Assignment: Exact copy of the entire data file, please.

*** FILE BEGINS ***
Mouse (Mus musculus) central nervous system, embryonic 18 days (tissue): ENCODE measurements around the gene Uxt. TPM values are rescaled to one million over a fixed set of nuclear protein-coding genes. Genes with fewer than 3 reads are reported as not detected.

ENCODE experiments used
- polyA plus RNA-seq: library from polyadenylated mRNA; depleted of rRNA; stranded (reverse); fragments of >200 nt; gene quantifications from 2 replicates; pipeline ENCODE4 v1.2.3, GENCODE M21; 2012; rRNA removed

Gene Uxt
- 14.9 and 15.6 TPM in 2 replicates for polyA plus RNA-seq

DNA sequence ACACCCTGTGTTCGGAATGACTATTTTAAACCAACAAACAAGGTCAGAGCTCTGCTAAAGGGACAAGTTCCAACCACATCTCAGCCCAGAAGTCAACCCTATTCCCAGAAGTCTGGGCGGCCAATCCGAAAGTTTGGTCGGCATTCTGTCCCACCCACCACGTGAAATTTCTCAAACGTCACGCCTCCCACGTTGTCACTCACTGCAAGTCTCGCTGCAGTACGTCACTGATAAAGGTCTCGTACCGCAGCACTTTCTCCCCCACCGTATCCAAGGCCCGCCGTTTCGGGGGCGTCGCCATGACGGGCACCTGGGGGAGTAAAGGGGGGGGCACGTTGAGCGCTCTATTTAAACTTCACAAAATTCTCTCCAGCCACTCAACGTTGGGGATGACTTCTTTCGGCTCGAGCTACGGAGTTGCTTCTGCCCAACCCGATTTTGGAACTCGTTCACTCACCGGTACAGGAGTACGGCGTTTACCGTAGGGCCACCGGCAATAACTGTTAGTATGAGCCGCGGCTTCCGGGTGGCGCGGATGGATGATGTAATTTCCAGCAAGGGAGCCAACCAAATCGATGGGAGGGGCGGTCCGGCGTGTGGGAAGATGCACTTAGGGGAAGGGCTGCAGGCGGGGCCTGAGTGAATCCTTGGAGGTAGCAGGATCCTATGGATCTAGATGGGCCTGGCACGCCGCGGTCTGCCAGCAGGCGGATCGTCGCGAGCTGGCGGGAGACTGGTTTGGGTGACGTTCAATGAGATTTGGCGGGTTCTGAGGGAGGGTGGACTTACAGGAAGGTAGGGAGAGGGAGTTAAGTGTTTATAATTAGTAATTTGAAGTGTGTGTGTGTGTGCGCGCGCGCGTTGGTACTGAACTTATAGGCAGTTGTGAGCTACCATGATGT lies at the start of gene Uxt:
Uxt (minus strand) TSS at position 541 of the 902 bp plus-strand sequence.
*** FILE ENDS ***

Mouse (Mus musculus) central nervous system, embryonic 18 days (tissue): ENCODE measurements around the gene Uxt. TPM values are rescaled to one million over a fixed set of nuclear protein-coding genes. Genes with fewer than 3 reads are reported as not detected.

ENCODE experiments used
- polyA plus RNA-seq: library from polyadenylated mRNA; depleted of rRNA; stranded (reverse); fragments of >200 nt; gene quantifications from 2 replicates; pipeline ENCODE4 v1.2.3, GENCODE M21; 2012; rRNA removed

Gene Uxt
- 14.9 and 15.6 TPM in 2 replicates for polyA plus RNA-seq

DNA sequence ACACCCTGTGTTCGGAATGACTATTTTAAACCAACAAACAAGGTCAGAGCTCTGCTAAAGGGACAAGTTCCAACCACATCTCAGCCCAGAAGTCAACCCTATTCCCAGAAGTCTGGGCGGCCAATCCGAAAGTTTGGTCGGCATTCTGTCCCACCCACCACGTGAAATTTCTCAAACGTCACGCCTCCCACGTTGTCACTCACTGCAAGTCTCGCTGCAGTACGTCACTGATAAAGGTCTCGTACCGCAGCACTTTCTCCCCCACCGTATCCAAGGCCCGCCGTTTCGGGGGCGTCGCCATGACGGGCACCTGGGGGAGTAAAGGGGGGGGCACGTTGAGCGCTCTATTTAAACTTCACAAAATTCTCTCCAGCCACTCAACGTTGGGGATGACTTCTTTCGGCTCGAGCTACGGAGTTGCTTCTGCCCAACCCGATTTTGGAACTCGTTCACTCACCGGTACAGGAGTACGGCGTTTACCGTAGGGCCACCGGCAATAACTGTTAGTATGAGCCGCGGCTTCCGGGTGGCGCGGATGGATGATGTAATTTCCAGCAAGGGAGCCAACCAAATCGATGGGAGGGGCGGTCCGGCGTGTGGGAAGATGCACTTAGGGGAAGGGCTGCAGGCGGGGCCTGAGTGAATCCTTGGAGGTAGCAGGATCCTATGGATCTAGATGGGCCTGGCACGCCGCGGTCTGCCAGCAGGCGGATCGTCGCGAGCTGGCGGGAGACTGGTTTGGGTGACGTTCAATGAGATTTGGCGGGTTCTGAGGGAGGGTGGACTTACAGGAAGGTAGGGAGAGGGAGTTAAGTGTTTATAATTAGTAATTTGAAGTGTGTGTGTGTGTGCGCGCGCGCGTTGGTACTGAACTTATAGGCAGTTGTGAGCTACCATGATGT lies at the start of gene Uxt:
Uxt (minus strand) TSS at position 541 of the 902 bp plus-strand sequence.